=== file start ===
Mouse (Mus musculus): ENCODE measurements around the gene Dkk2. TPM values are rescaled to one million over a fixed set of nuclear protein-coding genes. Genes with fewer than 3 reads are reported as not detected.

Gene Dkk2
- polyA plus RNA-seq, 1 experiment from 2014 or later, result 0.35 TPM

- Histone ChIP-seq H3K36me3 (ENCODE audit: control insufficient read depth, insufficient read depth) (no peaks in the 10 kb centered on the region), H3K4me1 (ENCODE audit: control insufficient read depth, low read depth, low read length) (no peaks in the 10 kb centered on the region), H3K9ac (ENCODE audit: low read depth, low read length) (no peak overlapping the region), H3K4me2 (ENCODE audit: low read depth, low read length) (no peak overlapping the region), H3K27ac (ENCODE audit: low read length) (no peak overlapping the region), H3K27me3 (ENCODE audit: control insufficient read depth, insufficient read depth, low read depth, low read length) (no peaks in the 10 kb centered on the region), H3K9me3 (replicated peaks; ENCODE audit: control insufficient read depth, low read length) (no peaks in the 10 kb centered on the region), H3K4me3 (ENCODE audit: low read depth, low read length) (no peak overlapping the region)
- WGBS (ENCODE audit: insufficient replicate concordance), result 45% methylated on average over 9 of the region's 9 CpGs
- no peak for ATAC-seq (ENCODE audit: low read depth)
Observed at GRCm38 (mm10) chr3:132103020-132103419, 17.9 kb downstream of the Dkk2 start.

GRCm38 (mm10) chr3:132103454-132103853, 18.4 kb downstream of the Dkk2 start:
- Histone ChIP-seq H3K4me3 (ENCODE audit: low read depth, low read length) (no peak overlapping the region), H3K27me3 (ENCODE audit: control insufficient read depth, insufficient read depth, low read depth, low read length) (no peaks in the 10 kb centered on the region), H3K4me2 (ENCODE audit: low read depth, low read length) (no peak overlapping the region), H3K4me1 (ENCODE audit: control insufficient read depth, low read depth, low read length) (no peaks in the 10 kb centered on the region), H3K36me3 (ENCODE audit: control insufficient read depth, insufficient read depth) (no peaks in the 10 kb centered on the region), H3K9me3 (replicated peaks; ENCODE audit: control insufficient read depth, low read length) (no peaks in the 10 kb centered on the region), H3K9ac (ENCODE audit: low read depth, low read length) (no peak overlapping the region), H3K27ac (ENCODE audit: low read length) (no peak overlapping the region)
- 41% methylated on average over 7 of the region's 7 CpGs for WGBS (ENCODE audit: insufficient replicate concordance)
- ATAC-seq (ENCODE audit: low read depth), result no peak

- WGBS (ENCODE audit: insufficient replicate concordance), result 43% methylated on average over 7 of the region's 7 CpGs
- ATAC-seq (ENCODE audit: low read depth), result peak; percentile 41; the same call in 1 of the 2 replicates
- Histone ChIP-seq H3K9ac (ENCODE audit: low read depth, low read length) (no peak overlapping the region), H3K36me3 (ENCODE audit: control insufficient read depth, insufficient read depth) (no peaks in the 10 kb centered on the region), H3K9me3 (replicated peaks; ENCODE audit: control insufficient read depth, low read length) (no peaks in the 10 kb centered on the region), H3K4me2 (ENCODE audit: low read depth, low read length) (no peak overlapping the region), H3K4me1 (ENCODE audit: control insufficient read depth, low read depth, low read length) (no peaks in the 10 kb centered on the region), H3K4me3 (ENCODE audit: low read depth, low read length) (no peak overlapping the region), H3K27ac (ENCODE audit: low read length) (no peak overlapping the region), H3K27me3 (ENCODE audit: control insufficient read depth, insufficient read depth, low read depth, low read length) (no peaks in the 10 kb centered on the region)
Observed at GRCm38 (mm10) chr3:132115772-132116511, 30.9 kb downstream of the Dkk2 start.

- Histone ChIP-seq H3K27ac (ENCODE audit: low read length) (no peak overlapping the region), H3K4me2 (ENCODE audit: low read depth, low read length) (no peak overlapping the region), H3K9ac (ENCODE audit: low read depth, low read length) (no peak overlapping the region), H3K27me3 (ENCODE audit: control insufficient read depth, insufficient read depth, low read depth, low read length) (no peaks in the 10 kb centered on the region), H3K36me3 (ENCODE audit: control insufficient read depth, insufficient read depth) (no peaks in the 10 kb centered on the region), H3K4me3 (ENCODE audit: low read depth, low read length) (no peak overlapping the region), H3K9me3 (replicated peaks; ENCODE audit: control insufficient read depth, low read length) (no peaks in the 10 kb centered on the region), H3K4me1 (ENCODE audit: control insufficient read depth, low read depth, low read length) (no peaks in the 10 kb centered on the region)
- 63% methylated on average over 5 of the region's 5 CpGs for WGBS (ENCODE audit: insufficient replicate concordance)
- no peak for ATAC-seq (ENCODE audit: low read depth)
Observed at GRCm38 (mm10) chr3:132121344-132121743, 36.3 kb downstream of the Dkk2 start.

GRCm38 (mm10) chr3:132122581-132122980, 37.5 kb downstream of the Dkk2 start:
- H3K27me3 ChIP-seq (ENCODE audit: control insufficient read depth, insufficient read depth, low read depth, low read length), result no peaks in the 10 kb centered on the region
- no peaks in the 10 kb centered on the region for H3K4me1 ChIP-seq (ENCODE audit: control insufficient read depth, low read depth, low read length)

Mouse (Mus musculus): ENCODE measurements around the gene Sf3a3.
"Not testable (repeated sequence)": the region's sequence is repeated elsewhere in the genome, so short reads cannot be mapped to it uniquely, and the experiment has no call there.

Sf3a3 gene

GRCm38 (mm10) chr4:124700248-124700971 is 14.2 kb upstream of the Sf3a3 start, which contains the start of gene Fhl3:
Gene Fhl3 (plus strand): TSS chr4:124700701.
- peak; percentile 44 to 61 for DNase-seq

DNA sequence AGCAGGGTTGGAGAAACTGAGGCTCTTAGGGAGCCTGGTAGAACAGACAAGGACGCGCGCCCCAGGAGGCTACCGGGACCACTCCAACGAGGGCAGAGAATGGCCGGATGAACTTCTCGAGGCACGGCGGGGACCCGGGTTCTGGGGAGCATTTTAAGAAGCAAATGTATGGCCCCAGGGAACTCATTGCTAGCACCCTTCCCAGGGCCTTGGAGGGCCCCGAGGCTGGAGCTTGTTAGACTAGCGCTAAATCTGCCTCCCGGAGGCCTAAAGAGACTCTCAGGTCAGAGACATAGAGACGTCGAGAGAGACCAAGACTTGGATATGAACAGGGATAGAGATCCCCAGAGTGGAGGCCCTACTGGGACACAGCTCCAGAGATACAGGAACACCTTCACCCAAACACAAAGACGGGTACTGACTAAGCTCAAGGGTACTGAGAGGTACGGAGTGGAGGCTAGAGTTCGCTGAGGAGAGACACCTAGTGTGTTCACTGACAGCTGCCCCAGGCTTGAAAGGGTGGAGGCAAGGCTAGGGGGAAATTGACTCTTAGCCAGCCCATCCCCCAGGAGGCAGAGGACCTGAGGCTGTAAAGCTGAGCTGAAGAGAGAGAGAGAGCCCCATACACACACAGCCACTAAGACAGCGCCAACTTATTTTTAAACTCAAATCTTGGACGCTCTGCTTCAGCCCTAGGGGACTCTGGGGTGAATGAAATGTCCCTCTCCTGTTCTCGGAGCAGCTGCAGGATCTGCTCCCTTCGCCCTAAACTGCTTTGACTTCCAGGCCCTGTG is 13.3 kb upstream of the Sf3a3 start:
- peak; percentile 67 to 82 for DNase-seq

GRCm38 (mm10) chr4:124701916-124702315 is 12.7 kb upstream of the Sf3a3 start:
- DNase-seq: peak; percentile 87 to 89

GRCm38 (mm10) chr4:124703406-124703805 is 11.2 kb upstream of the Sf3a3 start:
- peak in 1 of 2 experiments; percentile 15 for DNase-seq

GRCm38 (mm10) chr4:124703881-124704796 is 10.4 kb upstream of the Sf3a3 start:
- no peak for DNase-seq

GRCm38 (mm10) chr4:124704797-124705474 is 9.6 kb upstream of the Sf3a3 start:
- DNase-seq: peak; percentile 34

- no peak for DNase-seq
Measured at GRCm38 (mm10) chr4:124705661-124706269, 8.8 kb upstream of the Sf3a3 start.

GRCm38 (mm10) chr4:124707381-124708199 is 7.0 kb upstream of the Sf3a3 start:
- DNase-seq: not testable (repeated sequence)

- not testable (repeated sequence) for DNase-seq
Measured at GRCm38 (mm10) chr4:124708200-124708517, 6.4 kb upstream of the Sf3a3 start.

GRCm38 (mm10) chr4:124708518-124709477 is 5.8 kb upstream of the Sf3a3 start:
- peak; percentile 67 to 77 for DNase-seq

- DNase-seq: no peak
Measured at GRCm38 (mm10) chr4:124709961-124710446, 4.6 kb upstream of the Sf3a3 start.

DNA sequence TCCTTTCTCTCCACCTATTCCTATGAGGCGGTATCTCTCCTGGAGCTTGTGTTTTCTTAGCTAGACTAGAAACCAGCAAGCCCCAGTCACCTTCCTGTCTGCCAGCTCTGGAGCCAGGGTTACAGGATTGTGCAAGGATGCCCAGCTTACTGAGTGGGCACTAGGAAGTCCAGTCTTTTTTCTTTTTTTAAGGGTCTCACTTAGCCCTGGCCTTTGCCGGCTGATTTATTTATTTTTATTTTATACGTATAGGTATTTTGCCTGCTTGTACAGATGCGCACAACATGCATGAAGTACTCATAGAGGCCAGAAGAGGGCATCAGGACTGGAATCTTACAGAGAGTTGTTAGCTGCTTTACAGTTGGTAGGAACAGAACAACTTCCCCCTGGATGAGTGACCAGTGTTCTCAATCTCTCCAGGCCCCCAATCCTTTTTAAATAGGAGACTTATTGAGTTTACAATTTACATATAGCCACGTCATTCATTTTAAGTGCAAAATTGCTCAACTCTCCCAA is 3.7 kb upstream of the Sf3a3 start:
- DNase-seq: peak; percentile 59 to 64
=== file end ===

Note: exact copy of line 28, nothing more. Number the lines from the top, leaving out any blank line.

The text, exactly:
- peak; percentile 44 to 61 for DNase-seq